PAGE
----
The third force driving economic policy and outcomes that I want to discuss is growing inequality and stagnant standards of living for many people. In many countries around the world, income is less equally distributed today than it was a few decades ago. In the United States, at least by some measures, income inequality is now the highest it has been in many decades. Moreover, the increase in income inequality has been accompanied in many countries by very slow growth in incomes for people in the middle and bottom of the income distribution. In the United States, the probability that someone will have a higher material standard of living than his or her parents—in other words, that there will be income gains across generations—has fallen markedly in recent decades. Thus, even people who are focused only on their own family’s economic circumstances and are not concerned about comparing themselves to other families, the economic system does not seem to be serving them very well. I should admit here that measuring income inequality is difficult, especially because in the upper tail of the income distribution, capital income is quite important, and it is particularly badly measured. Nonetheless, in my judgment, the best estimates show a substantial rise in income inequality and a stagnation of income for many.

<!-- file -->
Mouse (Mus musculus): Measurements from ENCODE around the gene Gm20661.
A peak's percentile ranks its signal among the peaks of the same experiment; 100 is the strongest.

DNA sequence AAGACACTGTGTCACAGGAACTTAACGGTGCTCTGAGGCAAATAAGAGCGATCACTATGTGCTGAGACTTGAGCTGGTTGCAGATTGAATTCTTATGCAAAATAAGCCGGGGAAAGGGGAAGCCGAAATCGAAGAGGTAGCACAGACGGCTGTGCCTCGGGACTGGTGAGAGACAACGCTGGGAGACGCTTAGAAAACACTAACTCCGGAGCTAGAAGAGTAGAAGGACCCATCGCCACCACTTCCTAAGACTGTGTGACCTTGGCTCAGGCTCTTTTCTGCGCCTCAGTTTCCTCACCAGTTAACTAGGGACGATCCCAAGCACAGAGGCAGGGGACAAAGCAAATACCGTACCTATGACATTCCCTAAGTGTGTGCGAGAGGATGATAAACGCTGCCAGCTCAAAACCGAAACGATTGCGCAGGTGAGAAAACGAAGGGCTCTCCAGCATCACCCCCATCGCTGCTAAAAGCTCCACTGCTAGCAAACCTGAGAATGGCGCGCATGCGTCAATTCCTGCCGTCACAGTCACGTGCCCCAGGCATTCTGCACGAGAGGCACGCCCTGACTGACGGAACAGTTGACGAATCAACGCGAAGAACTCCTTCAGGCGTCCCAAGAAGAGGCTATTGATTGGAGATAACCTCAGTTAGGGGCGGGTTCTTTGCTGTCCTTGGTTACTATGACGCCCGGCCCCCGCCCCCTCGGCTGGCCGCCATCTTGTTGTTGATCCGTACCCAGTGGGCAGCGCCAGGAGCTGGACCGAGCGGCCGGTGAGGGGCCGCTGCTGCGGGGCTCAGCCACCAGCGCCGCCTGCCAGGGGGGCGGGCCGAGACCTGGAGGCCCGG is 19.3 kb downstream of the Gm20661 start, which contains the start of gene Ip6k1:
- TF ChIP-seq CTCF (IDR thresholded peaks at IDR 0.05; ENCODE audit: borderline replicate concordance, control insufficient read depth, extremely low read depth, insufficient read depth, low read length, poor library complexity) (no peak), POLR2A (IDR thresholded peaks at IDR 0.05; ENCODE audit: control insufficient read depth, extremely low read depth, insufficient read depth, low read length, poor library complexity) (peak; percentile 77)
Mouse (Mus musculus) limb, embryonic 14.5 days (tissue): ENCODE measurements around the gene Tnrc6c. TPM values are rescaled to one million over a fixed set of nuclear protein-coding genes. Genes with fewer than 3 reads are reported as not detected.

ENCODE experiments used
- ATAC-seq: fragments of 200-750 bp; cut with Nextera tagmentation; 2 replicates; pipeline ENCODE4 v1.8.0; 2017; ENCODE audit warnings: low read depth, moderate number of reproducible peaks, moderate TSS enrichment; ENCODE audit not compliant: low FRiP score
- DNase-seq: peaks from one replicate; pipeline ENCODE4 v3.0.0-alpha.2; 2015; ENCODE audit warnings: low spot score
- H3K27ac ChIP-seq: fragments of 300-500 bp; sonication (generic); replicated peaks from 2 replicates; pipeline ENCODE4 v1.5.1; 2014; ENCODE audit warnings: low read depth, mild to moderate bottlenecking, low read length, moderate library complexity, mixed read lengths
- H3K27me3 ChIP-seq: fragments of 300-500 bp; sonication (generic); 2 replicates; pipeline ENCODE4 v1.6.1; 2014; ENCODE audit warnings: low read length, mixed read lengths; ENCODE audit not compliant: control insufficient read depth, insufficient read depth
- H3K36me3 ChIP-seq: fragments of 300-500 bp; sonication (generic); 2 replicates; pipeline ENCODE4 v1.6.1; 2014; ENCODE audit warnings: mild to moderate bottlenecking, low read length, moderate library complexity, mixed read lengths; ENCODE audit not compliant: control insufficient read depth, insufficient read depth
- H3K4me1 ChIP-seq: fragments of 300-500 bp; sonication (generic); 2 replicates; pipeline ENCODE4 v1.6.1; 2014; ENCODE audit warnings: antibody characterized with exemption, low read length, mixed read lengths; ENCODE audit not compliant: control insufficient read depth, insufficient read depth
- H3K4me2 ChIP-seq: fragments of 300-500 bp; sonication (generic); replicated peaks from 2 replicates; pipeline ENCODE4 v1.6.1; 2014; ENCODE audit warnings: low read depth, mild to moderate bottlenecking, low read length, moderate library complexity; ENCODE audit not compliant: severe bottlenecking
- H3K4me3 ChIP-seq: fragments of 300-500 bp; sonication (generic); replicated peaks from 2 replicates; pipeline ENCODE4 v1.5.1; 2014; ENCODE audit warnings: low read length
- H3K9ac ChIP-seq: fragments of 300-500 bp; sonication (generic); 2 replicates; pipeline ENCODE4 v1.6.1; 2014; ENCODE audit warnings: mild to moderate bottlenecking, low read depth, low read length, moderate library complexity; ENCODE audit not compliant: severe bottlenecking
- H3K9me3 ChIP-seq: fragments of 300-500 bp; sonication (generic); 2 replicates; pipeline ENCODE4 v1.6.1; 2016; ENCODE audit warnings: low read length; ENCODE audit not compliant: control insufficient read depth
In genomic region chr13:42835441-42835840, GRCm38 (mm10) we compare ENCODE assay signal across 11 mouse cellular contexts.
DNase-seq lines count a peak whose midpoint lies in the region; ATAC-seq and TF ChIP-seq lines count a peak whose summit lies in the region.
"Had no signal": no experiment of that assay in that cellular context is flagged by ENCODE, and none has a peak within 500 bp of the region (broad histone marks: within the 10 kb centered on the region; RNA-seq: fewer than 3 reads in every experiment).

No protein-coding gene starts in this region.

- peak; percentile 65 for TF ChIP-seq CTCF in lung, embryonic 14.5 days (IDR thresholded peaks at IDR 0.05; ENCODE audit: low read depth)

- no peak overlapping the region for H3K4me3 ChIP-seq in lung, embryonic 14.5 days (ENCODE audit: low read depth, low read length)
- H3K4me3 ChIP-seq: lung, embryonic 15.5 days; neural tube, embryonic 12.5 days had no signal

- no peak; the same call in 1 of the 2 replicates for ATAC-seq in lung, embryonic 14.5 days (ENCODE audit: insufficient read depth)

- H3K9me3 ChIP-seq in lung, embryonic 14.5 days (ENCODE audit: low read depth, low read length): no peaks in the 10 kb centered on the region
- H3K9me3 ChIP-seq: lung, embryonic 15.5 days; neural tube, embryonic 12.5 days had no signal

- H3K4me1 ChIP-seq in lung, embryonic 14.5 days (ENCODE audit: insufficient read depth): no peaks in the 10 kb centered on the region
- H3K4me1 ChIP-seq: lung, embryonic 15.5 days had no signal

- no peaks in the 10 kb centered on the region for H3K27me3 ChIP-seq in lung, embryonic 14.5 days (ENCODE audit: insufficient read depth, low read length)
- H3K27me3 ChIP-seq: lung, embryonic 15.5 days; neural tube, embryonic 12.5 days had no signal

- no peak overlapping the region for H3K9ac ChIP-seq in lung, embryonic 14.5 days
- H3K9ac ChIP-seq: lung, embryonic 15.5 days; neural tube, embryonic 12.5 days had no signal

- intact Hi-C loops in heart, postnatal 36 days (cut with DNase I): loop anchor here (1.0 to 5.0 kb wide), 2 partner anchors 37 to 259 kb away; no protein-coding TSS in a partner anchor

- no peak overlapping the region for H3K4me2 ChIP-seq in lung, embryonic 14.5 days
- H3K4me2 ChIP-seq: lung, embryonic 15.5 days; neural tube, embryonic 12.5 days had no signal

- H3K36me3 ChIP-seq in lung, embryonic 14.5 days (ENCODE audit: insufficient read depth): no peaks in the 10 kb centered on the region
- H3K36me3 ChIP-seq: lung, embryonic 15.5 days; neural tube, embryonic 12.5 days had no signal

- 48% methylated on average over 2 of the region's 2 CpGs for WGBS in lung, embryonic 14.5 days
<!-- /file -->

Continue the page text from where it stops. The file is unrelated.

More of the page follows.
Indeed, those patterns of income changes are mirrored in various social indicators. In the United States, we have a growing gap in life expectancy. Americans of my age in the top three quintiles of the income distribution are expected to live significantly longer than their parents, on average, while Americans of my age in the bottom two quintiles are expected to live no longer than their parents, on average. Moreover, mortality rates for less-educated middle-age Americans have increased recently, even though mortality rates in all countries tend to decline over time, except during wars, because of improvements in nutrition, sanitation, and health care. The rising mortality rates are linked to increases in what economists Anne Case and Angus Deaton have termed “deaths of despair” owing to alcohol, drugs, and suicide.